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Ubisoft's Redding: Prominent NPCs Key To Believable Story

To create believable story, designers need to "invest in the NPCs", says Ubisoft Montreal narrative designer Patrick Redding -- who says lack of consequences in NPC beh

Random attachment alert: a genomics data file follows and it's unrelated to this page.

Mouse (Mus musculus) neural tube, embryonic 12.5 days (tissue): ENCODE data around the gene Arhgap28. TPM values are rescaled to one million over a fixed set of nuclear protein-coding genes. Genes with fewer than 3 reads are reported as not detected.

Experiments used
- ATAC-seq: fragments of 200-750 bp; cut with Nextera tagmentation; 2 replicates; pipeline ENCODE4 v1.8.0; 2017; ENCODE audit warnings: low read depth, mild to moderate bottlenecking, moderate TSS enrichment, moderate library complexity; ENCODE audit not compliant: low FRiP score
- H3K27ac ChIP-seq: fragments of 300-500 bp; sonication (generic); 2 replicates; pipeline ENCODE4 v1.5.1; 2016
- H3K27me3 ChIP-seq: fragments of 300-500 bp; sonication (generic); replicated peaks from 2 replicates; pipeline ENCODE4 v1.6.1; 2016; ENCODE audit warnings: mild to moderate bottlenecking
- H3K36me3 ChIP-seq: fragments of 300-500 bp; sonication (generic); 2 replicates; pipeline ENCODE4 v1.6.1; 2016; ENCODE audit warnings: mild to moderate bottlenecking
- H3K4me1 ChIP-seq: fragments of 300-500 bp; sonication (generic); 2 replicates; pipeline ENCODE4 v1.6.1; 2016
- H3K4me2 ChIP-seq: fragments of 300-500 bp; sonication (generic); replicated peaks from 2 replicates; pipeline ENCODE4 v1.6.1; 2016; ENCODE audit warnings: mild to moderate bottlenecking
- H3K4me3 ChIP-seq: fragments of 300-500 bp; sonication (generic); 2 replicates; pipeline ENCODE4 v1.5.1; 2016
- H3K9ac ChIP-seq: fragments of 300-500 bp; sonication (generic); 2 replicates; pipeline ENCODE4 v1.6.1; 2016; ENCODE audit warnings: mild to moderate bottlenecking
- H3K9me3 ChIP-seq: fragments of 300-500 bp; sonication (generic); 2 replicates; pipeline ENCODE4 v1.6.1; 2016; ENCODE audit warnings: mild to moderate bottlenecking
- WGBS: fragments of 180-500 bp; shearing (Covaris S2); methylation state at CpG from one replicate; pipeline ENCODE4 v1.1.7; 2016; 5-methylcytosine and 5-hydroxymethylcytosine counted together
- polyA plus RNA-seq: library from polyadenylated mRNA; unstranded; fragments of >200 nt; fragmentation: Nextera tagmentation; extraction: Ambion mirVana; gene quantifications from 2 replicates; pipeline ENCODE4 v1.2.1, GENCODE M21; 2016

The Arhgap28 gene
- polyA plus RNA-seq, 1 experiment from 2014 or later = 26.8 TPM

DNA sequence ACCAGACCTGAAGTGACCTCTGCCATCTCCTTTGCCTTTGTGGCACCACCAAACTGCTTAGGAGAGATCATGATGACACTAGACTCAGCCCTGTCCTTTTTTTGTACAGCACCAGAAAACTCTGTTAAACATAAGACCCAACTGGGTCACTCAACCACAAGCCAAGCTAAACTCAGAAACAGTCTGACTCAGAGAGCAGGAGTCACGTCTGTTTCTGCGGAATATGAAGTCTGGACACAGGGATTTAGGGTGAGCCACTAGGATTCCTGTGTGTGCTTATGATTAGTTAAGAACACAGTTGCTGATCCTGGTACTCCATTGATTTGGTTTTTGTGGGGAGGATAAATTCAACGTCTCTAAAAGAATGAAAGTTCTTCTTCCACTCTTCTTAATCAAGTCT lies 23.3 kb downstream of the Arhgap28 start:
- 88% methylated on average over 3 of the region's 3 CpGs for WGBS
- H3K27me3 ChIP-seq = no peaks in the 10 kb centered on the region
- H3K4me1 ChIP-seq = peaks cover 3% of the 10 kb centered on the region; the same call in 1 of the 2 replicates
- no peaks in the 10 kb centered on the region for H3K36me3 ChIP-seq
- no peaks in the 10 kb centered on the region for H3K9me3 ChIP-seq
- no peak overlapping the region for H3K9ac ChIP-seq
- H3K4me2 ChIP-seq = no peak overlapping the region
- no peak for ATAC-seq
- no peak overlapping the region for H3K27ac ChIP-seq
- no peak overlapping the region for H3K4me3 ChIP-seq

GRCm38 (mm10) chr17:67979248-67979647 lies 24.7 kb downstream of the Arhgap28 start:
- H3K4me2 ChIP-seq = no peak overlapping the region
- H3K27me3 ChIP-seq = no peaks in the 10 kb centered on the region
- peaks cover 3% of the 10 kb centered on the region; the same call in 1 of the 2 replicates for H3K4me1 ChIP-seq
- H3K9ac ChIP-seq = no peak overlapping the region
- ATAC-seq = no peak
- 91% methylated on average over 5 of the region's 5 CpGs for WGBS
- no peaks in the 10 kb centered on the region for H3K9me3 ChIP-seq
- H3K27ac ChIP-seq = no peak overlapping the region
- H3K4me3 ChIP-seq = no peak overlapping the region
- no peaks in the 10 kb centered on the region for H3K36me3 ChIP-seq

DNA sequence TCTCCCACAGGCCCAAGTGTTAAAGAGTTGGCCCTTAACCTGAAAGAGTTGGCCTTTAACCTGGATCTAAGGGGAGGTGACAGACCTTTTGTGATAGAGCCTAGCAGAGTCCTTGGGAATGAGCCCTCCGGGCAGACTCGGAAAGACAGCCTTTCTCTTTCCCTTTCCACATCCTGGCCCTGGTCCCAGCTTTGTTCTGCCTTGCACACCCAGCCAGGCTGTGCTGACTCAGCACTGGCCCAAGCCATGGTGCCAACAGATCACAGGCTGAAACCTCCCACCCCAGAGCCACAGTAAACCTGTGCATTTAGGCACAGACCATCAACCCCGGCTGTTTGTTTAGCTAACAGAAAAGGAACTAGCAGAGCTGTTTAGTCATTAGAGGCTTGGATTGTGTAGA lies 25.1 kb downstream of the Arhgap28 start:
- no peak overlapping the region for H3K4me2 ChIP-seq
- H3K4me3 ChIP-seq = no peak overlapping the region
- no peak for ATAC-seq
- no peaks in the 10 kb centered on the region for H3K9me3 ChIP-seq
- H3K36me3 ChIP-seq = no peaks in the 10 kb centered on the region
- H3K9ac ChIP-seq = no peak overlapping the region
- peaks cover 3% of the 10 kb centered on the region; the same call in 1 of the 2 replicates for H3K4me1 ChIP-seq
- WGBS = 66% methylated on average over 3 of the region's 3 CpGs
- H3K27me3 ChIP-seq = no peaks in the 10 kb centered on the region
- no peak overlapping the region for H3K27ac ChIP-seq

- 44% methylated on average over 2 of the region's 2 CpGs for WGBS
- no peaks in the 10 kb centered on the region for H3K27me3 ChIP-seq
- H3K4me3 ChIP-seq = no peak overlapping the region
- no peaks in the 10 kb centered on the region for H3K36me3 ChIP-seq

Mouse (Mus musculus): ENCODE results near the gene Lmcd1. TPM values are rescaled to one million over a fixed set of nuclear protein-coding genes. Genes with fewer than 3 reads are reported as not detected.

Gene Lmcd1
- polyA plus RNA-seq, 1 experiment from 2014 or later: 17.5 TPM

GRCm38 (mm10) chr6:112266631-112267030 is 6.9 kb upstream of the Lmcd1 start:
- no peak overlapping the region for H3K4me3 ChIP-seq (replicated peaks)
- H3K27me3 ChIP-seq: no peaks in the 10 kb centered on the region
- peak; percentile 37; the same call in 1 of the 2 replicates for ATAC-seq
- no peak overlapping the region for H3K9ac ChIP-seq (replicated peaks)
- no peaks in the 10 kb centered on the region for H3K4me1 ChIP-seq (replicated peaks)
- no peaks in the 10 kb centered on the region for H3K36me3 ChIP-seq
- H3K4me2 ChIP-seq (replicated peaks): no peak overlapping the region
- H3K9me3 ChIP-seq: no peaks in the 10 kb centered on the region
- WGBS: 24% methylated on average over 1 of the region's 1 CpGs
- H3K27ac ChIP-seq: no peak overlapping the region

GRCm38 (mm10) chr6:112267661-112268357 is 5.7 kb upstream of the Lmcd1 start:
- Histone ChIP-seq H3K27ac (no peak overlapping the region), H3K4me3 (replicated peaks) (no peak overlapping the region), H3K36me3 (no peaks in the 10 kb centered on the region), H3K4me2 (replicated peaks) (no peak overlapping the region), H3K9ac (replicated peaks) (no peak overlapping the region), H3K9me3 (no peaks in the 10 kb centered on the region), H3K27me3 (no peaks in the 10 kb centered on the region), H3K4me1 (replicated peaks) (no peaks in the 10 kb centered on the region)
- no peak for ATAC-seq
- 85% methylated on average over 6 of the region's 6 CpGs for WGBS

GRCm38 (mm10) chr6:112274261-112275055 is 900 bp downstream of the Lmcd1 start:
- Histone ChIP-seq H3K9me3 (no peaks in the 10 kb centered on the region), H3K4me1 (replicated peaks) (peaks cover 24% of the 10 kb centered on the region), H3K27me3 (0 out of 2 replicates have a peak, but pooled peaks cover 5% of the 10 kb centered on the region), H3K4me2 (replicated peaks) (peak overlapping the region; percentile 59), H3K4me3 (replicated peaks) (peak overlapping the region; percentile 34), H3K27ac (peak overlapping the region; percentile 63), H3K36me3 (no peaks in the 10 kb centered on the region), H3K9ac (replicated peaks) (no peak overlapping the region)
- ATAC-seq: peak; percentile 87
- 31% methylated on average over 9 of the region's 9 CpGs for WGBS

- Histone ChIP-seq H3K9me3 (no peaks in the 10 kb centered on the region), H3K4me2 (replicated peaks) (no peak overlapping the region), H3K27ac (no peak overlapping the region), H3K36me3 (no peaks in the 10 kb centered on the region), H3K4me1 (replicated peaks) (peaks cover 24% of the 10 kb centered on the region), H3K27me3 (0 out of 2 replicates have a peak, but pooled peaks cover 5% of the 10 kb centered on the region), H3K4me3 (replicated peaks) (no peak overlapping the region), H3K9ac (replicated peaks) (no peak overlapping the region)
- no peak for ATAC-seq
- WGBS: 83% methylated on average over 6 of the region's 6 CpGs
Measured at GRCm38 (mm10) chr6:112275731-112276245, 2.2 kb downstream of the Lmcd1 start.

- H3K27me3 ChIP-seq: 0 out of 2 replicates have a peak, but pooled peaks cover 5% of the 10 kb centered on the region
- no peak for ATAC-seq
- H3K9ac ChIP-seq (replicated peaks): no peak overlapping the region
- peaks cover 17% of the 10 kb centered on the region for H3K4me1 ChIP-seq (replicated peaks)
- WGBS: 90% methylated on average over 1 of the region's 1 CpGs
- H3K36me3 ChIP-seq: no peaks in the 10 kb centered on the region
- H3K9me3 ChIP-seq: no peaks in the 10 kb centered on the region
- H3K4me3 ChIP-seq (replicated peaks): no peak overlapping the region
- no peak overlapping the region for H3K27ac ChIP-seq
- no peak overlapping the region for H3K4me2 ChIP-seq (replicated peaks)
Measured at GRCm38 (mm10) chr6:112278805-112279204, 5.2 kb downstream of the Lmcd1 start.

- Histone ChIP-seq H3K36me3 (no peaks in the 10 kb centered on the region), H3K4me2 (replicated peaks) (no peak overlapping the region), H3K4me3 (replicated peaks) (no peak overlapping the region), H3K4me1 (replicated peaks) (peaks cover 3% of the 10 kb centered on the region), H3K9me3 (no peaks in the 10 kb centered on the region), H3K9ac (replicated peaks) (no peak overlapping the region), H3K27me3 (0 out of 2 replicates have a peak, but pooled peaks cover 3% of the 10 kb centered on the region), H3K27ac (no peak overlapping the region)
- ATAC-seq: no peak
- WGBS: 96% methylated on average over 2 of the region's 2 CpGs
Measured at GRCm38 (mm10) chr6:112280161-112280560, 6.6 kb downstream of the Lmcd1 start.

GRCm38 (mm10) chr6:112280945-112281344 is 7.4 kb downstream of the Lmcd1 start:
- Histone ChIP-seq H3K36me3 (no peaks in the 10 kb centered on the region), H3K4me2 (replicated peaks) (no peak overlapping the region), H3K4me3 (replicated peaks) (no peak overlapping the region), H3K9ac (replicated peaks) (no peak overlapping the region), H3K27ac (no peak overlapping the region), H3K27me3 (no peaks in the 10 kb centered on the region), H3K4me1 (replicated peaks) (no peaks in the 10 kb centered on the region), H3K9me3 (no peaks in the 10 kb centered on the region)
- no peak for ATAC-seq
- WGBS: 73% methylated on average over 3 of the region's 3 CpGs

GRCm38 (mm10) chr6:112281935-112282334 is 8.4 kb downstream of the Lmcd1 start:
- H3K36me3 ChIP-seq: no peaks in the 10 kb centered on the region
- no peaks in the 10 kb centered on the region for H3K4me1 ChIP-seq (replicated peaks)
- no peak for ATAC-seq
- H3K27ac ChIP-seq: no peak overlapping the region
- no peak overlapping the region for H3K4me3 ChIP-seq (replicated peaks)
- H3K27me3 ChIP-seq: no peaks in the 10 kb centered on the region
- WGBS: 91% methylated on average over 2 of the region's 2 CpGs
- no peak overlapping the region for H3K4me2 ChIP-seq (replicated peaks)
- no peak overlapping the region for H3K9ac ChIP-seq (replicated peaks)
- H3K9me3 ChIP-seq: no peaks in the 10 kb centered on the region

Truly believable story experiences need important, plausible NPCs, says Ubisoft Montreal's Patrick Redding -- who says the absence of visible personal consequences in Far Cry 2 was one of the game's "big mistakes." Redding, who's done narrative design on Far Cry 2 and Splinter Cell: Conviction, says the importance of genuineness in non-player characters as was one of his main takeaways from the experience of working on Far Cry 2, and he explains as part of a new Gamasutra feature. "If you're serious about trying to make the story something that lives in the game's mechanics and is not just embedded in the background or the cut-scenes or the dialogue, you need to give visibility and importance and prominence to the NPCs," he says. "You need to be willing to invest in the NPCs almost more than anything else," he adds, "because players do develop positive or negative reactions about these characters, but only if they can understand why they matter." He continues: "I think one of the big mistakes that we made on Far Cry 2 was that we built all these systems -- we created an entire system for managing buddies, for managing your reputation within the factions, for tracking various choices you've made throughout -- but the player didn't really get to see the consequences very well." Observant or heavily-invested players would come in time to observe some of those consequences, Redding adds, but he says that's "not fair to the player who just wants to sit down with the game and appreciate why their choices matter." "I've always believed we could have done tons with the buddies that we didn't do, rather than complicating it more than that," Redding reflects. He now calls upcoming Splinter Cell: Conviction, where he directs the co-op experience, "the best possible opportunity to take away the lesson of the buddies and apply it to another game, because you by definition have a buddy." Having a partner playing co-op adds a human relationship that is "a layer above and beyond what Archer and Kestrel are doing in the game itself," explains Redding. "The depth of that relationship and how much it matters to you is something that's going to be entirely personal, which is something we wanted to do with the Far Cry 2 buddies but which here I think is going to be more or less by default."

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